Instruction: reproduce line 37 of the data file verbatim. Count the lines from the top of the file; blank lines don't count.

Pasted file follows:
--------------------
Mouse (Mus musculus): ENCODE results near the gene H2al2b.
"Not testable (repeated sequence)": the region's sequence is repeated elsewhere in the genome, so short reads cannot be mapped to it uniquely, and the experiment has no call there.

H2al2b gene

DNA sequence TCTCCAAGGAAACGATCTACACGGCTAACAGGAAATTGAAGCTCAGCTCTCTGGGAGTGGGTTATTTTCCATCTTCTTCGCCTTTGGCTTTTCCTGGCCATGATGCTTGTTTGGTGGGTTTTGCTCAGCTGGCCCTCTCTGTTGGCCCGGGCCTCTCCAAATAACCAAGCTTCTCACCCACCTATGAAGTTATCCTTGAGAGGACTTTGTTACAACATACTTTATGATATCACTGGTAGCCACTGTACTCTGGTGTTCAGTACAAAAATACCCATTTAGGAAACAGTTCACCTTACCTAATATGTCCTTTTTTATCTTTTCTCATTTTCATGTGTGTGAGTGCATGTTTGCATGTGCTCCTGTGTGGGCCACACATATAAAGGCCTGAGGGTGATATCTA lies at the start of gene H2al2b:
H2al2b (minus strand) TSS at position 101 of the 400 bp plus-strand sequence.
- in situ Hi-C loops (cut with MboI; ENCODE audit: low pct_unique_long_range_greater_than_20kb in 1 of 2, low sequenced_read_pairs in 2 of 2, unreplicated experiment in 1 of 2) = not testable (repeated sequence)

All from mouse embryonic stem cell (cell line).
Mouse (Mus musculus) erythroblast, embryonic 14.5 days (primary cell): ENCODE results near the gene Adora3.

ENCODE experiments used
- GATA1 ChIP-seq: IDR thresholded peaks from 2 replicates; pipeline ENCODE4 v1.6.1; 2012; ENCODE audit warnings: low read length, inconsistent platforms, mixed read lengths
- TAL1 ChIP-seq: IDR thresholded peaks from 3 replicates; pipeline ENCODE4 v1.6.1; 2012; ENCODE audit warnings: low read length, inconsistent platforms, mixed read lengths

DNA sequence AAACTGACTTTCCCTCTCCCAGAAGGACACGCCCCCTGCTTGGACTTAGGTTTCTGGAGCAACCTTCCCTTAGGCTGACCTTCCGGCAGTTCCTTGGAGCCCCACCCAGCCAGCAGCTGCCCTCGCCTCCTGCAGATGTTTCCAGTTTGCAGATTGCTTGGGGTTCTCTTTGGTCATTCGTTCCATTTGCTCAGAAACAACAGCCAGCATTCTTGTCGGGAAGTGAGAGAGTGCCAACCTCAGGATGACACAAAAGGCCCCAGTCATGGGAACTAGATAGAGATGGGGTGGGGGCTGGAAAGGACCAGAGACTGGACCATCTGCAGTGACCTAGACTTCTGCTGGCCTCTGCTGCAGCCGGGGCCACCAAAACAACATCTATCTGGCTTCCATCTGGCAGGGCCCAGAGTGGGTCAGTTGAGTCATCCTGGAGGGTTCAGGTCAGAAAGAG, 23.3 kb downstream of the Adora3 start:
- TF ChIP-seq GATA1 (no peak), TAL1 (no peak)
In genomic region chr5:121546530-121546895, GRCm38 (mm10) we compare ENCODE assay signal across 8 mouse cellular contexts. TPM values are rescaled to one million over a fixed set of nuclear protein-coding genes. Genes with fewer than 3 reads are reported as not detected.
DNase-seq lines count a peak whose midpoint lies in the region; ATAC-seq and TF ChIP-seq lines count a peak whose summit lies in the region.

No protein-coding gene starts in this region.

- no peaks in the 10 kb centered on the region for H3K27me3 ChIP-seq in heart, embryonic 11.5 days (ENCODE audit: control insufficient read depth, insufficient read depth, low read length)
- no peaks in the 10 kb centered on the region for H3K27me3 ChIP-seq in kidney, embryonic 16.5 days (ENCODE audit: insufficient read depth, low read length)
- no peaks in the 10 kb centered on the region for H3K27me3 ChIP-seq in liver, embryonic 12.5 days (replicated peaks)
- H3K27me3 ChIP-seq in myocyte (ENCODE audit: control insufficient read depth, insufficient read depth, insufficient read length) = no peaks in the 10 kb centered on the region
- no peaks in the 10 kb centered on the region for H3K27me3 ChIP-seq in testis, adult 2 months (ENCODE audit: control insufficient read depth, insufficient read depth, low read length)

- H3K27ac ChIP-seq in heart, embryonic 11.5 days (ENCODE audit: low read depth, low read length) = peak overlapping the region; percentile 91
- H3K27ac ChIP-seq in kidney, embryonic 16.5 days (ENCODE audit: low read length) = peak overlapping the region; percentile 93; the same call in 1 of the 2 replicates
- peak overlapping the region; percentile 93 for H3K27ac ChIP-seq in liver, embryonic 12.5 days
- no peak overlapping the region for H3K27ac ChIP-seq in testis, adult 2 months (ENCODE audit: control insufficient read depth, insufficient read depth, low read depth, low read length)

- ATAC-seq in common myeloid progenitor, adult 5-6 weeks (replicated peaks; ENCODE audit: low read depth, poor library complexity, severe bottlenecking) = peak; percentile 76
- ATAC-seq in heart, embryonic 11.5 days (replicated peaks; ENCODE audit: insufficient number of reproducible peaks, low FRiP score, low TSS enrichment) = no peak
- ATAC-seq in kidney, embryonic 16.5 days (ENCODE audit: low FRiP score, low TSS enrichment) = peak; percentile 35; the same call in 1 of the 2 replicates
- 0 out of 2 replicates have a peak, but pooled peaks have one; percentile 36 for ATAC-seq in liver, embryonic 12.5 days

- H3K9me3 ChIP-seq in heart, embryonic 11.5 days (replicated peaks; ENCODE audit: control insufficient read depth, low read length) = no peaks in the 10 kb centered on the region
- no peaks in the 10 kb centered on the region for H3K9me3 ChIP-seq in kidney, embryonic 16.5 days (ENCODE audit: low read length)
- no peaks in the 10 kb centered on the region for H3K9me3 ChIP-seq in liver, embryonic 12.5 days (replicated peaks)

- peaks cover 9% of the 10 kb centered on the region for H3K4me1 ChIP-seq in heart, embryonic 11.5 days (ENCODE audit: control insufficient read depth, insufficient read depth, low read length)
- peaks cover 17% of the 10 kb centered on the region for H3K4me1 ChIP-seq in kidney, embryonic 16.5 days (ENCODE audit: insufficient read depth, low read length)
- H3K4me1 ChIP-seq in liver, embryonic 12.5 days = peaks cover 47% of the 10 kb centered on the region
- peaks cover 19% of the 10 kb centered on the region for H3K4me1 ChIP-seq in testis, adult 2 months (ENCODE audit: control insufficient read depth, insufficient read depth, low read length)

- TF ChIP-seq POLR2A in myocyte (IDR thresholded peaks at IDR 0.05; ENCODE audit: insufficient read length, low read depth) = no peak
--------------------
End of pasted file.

- TF ChIP-seq POLR2A in myocyte (IDR thresholded peaks at IDR 0.05; ENCODE audit: insufficient read length, low read depth) = no peak